Due to the worsening of the economic crisis, in 2011 the competent bodies of the EU adopted the EU Directive no. 2011/7/UE (“Directive”) for the purpose of making more severe at EU level the fight - already started with the EU Directive no. 2000/35/CE - against default payments in commercial transactions.

The term given to Member States for the implementation of the Directive expires on March 16, 2013.

Italy has implemented the Directive by means of the Legislative Decree no. 192/2012, published on the Official Gazette no. 267 of November 15, 2012 (“Decree”) which amends and integrates the Legislative Decree no. 231/2002 (implementing, in turn, the EU Directive no. 2000/35/CE).

The Decree will enter into force on November 30, 2012 and will apply only to commercial transactions closed starting from January 1, 2013.

Scope of application of the Decree

The commercial transactions falling within the scope of application of the Decree (this has not changed compared to the Legislative Decree no. 2002/231) are “all contracts, regardless of the nomen iuris, among private enterprises or private enterprises and public administrations which provide for – in an exclusive or prevalent way - the supply of goods or services against the payment of a price”. Professionals are included in the definition of entrepreneur. Contracts with consumers should be excluded.

New is the definition of “public administration”. The new definition – according to the intention of the Directive - should lead to the application of the Decree also to contracts entered into for the implementation of public works (including the project phase) where the defaults in the performance of the payments by the principal (public administration) are creating material problems to contractors. The relevant associations of contactors have asked the competent Ministry to finally confirm application of the Decree to public works.

Main changes to the Legislative Decree no. 2002/231

In drafting contracts falling within the scope of application of the Decree, entrepreneurs have to pay special attention to the clauses concerning, in particular: (i) the terms of payment; (ii) the rate of the default interest; and (iii) the reimbursement of the costs of recovery.

In this connection the main changes introduced by the Decree to the Legislative Decree no. 2002/231, can be summarized as follows:

  • The increase by 1% (from the current 7% to 8%) of the spread which has to be applied to the reference interest rate in order to form the legal default interest rate;
  • In the contracts between private enterprises, the parties can derogate to the legal default interest rate, bearing however in mind that: (i) the clause which excludes entirely the application of default  interest is considered seriously unjust for the creditor and, as a consequence, is null and void; and (ii) if is deemed “seriously unjust for the creditor”, the clause determining the default interest rate at a level lower than the legal default interest is declared null and void by the competent judge. Default interest is due from the day after the expiration of the term agreed for the payment (or, missing an agreement on the point, at the expiration of the legal term for payment). No default notice is required;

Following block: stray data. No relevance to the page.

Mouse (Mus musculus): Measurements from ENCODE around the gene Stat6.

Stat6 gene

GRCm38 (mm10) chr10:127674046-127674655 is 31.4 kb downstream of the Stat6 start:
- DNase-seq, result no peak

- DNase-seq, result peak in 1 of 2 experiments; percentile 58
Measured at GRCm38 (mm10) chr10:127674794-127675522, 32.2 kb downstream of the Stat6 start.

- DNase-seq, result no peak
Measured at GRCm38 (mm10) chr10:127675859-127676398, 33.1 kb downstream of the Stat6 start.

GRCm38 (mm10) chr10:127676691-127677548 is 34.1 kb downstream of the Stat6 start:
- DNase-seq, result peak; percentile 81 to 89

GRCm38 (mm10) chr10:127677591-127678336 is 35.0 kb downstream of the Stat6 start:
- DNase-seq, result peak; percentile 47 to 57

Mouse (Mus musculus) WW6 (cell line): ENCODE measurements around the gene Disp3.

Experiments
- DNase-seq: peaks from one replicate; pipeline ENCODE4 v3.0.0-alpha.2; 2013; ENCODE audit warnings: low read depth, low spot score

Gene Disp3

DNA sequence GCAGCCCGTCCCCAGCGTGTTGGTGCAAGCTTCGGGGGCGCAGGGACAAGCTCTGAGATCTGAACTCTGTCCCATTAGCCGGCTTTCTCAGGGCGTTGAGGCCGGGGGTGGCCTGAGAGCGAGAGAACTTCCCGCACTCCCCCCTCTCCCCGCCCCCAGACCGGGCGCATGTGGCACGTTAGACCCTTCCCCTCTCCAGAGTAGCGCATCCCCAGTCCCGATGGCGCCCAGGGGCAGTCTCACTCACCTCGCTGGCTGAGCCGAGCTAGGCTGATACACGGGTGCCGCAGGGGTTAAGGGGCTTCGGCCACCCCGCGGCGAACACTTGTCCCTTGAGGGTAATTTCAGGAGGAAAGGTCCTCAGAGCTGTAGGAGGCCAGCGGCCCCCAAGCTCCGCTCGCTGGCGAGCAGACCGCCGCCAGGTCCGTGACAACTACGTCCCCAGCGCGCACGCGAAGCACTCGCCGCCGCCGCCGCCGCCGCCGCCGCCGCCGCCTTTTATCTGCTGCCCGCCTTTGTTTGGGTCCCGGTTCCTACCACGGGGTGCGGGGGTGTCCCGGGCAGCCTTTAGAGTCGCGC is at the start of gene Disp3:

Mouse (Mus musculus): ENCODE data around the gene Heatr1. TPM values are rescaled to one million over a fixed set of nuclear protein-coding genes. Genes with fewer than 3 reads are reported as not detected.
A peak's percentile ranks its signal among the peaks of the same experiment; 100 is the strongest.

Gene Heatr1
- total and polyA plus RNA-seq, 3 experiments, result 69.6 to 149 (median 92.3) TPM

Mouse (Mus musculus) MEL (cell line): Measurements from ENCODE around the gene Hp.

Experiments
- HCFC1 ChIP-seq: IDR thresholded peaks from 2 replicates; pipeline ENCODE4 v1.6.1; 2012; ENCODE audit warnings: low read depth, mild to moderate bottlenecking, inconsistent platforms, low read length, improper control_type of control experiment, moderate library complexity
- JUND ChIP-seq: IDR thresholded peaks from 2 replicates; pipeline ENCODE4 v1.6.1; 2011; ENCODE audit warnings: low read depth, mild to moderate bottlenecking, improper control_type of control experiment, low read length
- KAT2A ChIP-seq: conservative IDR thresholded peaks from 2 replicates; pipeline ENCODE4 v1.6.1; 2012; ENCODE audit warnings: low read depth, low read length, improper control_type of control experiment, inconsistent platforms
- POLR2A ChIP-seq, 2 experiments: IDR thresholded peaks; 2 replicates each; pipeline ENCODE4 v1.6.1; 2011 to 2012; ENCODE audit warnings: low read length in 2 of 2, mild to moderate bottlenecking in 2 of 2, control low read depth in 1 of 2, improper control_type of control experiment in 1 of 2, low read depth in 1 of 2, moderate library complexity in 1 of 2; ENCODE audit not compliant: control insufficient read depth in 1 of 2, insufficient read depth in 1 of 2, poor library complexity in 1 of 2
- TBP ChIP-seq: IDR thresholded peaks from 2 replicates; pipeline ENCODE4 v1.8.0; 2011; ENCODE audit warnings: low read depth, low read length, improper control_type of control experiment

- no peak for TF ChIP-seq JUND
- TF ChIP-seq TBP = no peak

• In commercial transactions involving public administrations, no contractual derogations to the legal default interest rate seem to be permitted;
  • The legal term for payments provided for by the Decree is 30 days. In the contractual relationships between private enterprises, the parties can agree on terms of payment shorter or longer than 60 days. Terms of payment longer than 60 days are subject to a “seriously unjust for the creditor” assessment (and, should the assessment be positive, the judge declares the clause concerning terms of payment longer than 60 days, null and void); moreover the clause has to be specifically approved in writing;
  • In the contractual relationships where the debtor is a public administration, the contractual term for payments cannot be longer than 60 days (special – more beneficial to the debtor - rules apply to public entities supplying health assistance). The contractual clauses derogating the legal terms of payment (not longer than 60 days though) have to be: (i) specifically approved; (ii) proved by means of a written agreement; and (iii) grounded on the nature or on the scope of the agreement as well as on the circumstances existing when the agreement is entered into;
  • The creditor is entitled to the recovery of the internal costs sustained for the recovery of the credit. Such costs are fixed at Euro 40, save that the creditor can prove higher costs and damages due to the default (which costs can include the legal costs for the assistance in the recovery of the credit);
  • Clauses included by the parties in the contracts which govern: (i) the terms of the payment; (ii) the rate of the default interest; and (iii) the reimbursement of the costs of recovery, in terms different from the regulation contained in the Decree, are null and void if same are “seriously unjust for the creditor”. The Decree indicates some criteria which can be used by judges in evaluating whether or not the derogating clause can be considered “seriously unjust for the creditor” (e.g., whether or not the derogating clause represents a serious diversion from the commercial standard in breach of the principles of good faith and correctness, the nature of the goods and the service supplied, the existence or not of objective reasons supporting the derogation);
  • The clause inserted into contracts which excludes entirely the application of default interest is to be considered seriously unjust for creditors and, consequently, null and void;
  • The clause which excludes the reimbursement of the costs of recovery is presumed to be seriously unjust for creditors (the interested party can prove the contrary).